Risk managers should prepare for more mergers, new exposures in 2016Reprints
While the U.S. Federal Reserve in December raised interest rates for the first time in nearly a decade, 2016 will remain a challenge for the insurance industry.
Low interest rates are often cited as a challenge for insurers' bottom lines, and the rate hike, a 0.25 percentage point increase that the Federal Open Markets Committee approved last week, should help at least somewhat.
“Property and casualty insurers hope to take advantage of Fed interest rate hikes to grow investment income,” Robert Hartwig, president of the Insurance Information Institute Inc. in New York, said in an email.
“Continued merger and acquisition activity” will be a main issue for the insurance industry in 2016, said Howard Mills, global insurance regulatory leader at consulting firm Deloitte L.L.P. in New York in an email.
The sector saw its largest-ever proposed acquisition in 2015 as insurer Ace Ltd. offered $28.3 billion for Chubb Corp. in a deal set to be finalized in 2016.
Among brokers, 2016 is when Willis Group Holdings P.L.C. and Towers Watson & Co. are to wrap their $18 billion merger, which won approval in mid-December despite some strong shareholder opposition.
“I see that 2016 could surpass 2015 in deal activity,” said Timothy J. Cunningham, managing director at Chicago-based Optis Partners L.L.C.
Cyber security also will be an ongoing issue for businesses and organizations to protect customer, consumer and proprietary information in 2016.
Congress last week tacked cyber security legislation onto a federal spending bill that would, among other provisions, give companies that share data with the U.S. government protection from consumer litigation.
The proposal, which has strong support from the business community, responds to major cyber attacks that have ranged from Target Corp. to Sony Pictures to governmental agencies.
“Insurers will continue to embrace new technologies like big data and data analytics to underwrite risks and insure risks at the technological cutting edge, such as cyber and gene therapy,” Mr. Hartwig said.
One risk that looks to remain in the air is drones, with hundreds of thousands of the miniature aircraft looking to be in Christmas stockings and raising issues well into the future.
In a December decision responding to concerns about the risks drones could pose near airports and elsewhere, the Federal Aviation Administration said current owners must register the craft by Feb. 19, 2016, and those who own a drone after Dec. 21, 2015, must register it before its first flight.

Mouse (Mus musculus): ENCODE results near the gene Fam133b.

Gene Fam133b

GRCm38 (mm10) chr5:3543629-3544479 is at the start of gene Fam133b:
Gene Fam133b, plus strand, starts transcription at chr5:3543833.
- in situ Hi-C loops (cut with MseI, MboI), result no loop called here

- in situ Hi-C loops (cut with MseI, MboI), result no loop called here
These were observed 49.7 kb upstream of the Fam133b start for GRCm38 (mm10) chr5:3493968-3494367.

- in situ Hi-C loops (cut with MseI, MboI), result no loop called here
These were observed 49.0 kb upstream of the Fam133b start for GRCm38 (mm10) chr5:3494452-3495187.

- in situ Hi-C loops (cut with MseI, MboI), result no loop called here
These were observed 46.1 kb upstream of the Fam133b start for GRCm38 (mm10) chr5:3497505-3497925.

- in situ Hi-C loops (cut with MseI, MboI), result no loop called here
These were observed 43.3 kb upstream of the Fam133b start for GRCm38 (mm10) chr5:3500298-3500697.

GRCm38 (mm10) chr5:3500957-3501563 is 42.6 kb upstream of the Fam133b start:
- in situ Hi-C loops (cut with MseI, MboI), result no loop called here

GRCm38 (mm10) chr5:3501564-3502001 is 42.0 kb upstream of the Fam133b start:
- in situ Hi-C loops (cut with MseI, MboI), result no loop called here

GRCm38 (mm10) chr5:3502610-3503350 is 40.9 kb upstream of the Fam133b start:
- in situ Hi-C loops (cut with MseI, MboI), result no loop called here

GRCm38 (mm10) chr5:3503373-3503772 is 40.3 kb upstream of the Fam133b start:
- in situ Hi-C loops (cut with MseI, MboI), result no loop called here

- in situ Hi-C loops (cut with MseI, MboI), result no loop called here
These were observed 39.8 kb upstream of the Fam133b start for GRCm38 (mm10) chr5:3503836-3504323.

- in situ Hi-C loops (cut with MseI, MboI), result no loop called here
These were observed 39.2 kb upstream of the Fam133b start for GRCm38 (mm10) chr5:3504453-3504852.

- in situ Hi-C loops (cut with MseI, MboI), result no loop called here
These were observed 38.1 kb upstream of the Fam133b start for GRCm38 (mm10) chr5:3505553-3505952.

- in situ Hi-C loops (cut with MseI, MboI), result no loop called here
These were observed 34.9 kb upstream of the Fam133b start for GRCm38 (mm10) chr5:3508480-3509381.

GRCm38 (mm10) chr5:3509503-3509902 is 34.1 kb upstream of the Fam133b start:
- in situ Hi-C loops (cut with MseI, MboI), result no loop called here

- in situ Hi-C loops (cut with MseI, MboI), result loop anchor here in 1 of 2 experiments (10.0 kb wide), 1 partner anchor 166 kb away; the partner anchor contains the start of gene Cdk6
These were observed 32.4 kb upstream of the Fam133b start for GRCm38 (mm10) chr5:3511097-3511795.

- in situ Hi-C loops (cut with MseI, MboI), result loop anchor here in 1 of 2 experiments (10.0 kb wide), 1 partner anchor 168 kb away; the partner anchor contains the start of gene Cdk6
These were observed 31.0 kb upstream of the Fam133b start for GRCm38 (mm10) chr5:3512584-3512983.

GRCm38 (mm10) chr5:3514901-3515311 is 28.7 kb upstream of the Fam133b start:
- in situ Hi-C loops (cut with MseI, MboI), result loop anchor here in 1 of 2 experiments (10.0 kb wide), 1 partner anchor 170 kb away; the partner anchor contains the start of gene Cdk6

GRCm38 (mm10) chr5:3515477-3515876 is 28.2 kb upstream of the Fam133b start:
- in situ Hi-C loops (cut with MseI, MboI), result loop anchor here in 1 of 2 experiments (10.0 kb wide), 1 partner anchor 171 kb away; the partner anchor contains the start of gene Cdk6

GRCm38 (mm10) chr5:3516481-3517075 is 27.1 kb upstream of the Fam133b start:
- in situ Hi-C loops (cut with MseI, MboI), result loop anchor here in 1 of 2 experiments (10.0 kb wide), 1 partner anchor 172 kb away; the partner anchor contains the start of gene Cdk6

Despite some help in investment income due to the Fed's interest rate hike, premiums, particularly in the reinsurance sector, will remain under pressure from alternative capital in 2016.
Insurance-linked securities, better known as catastrophe bonds, are projected to grow to $120 billion to $150 billion by 2018, according to Aon Benfield Securities.
“International regulatory issues such as insurance capital standards, higher loss absorbency requirements and global systemically important insurer designations and their impact on U.S. regulators and, thus, U.S. industry” will be a major focus for 2016, Mr. Mills said.
The coming year also includes the election of the next U.S. president and, presumably changes in top regulators, which will result in “uncertainty as to the future of financial services regulation, tax policy and many other issues important to insurers,” Mr. Hartwig said.
2016 also brings the long-awaited implementation of Solvency II, Europe's capital rules for insurers located in and doing business in Europe.
While the Supreme Court added some clarity in 2015 on the longtime business concern of class action litigation, it will issue another ruling on the subject in 2016.
In December, the U.S. Supreme Court backed DirecTV Inc.'s effort to enforce arbitration agreements signed by its satellite television customers in California. On a 6-3 vote, the high court overturned a California appellate court ruling that consumers were not bound by a provision in the AT&T Inc. unit's customer agreement that prevents disputes from being resolved on a classwide basis. The high court this year is to rule in Spokeo Inc. v. Thomas Robins, in which he seeks to file a class action against the social media site for allegedly publishing inaccurate information about him and failing to provide third parties with required notices.
Supply chain risks
While catastrophe losses were relatively light in 2015, August explosions at the China Port of Tianjin resulted in insured losses of about $3.3 billion, according to Allianz Global Corporate & Specialty S.E. Allianz also said the manmade disaster points up companies' increasing exposure to business interruption losses.
Losses in the Tianjin disaster were one factor in a major drop in third-quarter profit for Zurich Insurance Group Ltd., prompting the departure of CEO Martin Senn and restructuring efforts that will continue to reshape the insurer in 2016.
American International Group Inc. may also begin the year still under siege from activist investors led by Carl Icahn — even after announcing it would lay off hundreds of senior managers and gaining about $750 million from selling part of its stake in China's state-run PICC Property & Casualty Co Ltd.
The insurance industry continues to seek talent as baby boomers retire, but a PricewaterhouseCoopers L.L.P. survey found only 4% of millennials had insurance on their work wish list.
“The ... change facing our industry is the persistent lack of younger talent entering the industry,” said Mike Sicard, chairman, president and CEO of USI Insurance Services L.L.C. in Valhalla, New York.